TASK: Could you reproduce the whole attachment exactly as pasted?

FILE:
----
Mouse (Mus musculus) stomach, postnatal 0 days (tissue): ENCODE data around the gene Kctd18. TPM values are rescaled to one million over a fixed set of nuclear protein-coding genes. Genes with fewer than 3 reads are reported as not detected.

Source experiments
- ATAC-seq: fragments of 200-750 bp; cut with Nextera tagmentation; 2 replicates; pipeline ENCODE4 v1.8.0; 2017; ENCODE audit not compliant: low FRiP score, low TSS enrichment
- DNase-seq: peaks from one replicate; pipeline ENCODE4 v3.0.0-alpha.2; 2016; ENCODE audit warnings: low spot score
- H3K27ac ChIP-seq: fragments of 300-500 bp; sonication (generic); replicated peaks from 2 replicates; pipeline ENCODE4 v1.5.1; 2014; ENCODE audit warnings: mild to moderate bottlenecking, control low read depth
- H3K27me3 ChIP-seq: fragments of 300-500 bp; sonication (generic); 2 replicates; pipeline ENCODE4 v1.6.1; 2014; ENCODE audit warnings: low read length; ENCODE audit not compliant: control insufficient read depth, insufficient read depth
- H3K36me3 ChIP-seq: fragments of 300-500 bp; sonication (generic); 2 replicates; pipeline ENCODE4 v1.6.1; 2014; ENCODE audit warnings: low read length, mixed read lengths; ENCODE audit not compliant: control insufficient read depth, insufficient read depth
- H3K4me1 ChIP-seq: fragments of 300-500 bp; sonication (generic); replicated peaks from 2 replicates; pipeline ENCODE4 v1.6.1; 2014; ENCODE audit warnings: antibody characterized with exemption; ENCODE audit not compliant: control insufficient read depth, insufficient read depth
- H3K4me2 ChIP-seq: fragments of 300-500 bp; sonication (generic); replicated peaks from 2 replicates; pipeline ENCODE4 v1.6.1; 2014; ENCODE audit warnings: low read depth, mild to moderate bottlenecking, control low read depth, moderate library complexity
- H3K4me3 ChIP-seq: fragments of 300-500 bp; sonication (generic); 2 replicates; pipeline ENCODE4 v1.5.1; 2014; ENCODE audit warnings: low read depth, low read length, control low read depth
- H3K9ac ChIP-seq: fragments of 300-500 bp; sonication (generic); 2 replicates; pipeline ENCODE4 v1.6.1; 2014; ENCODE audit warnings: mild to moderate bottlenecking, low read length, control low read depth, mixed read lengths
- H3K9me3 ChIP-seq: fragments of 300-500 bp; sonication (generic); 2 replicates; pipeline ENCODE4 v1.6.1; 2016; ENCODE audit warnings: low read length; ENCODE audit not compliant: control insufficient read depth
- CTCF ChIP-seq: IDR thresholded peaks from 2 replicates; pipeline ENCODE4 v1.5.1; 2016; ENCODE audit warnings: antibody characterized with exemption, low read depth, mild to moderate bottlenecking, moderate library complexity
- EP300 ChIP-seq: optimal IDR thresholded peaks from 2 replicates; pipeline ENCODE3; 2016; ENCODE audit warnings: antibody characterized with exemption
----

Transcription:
Mouse (Mus musculus) stomach, postnatal 0 days (tissue): ENCODE data around the gene Kctd18. TPM values are rescaled to one million over a fixed set of nuclear protein-coding genes. Genes with fewer than 3 reads are reported as not detected.

Source experiments
- ATAC-seq: fragments of 200-750 bp; cut with Nextera tagmentation; 2 replicates; pipeline ENCODE4 v1.8.0; 2017; ENCODE audit not compliant: low FRiP score, low TSS enrichment
- DNase-seq: peaks from one replicate; pipeline ENCODE4 v3.0.0-alpha.2; 2016; ENCODE audit warnings: low spot score
- H3K27ac ChIP-seq: fragments of 300-500 bp; sonication (generic); replicated peaks from 2 replicates; pipeline ENCODE4 v1.5.1; 2014; ENCODE audit warnings: mild to moderate bottlenecking, control low read depth
- H3K27me3 ChIP-seq: fragments of 300-500 bp; sonication (generic); 2 replicates; pipeline ENCODE4 v1.6.1; 2014; ENCODE audit warnings: low read length; ENCODE audit not compliant: control insufficient read depth, insufficient read depth
- H3K36me3 ChIP-seq: fragments of 300-500 bp; sonication (generic); 2 replicates; pipeline ENCODE4 v1.6.1; 2014; ENCODE audit warnings: low read length, mixed read lengths; ENCODE audit not compliant: control insufficient read depth, insufficient read depth
- H3K4me1 ChIP-seq: fragments of 300-500 bp; sonication (generic); replicated peaks from 2 replicates; pipeline ENCODE4 v1.6.1; 2014; ENCODE audit warnings: antibody characterized with exemption; ENCODE audit not compliant: control insufficient read depth, insufficient read depth
- H3K4me2 ChIP-seq: fragments of 300-500 bp; sonication (generic); replicated peaks from 2 replicates; pipeline ENCODE4 v1.6.1; 2014; ENCODE audit warnings: low read depth, mild to moderate bottlenecking, control low read depth, moderate library complexity
- H3K4me3 ChIP-seq: fragments of 300-500 bp; sonication (generic); 2 replicates; pipeline ENCODE4 v1.5.1; 2014; ENCODE audit warnings: low read depth, low read length, control low read depth
- H3K9ac ChIP-seq: fragments of 300-500 bp; sonication (generic); 2 replicates; pipeline ENCODE4 v1.6.1; 2014; ENCODE audit warnings: mild to moderate bottlenecking, low read length, control low read depth, mixed read lengths
- H3K9me3 ChIP-seq: fragments of 300-500 bp; sonication (generic); 2 replicates; pipeline ENCODE4 v1.6.1; 2016; ENCODE audit warnings: low read length; ENCODE audit not compliant: control insufficient read depth
- CTCF ChIP-seq: IDR thresholded peaks from 2 replicates; pipeline ENCODE4 v1.5.1; 2016; ENCODE audit warnings: antibody characterized with exemption, low read depth, mild to moderate bottlenecking, moderate library complexity
- EP300 ChIP-seq: optimal IDR thresholded peaks from 2 replicates; pipeline ENCODE3; 2016; ENCODE audit warnings: antibody characterized with exemption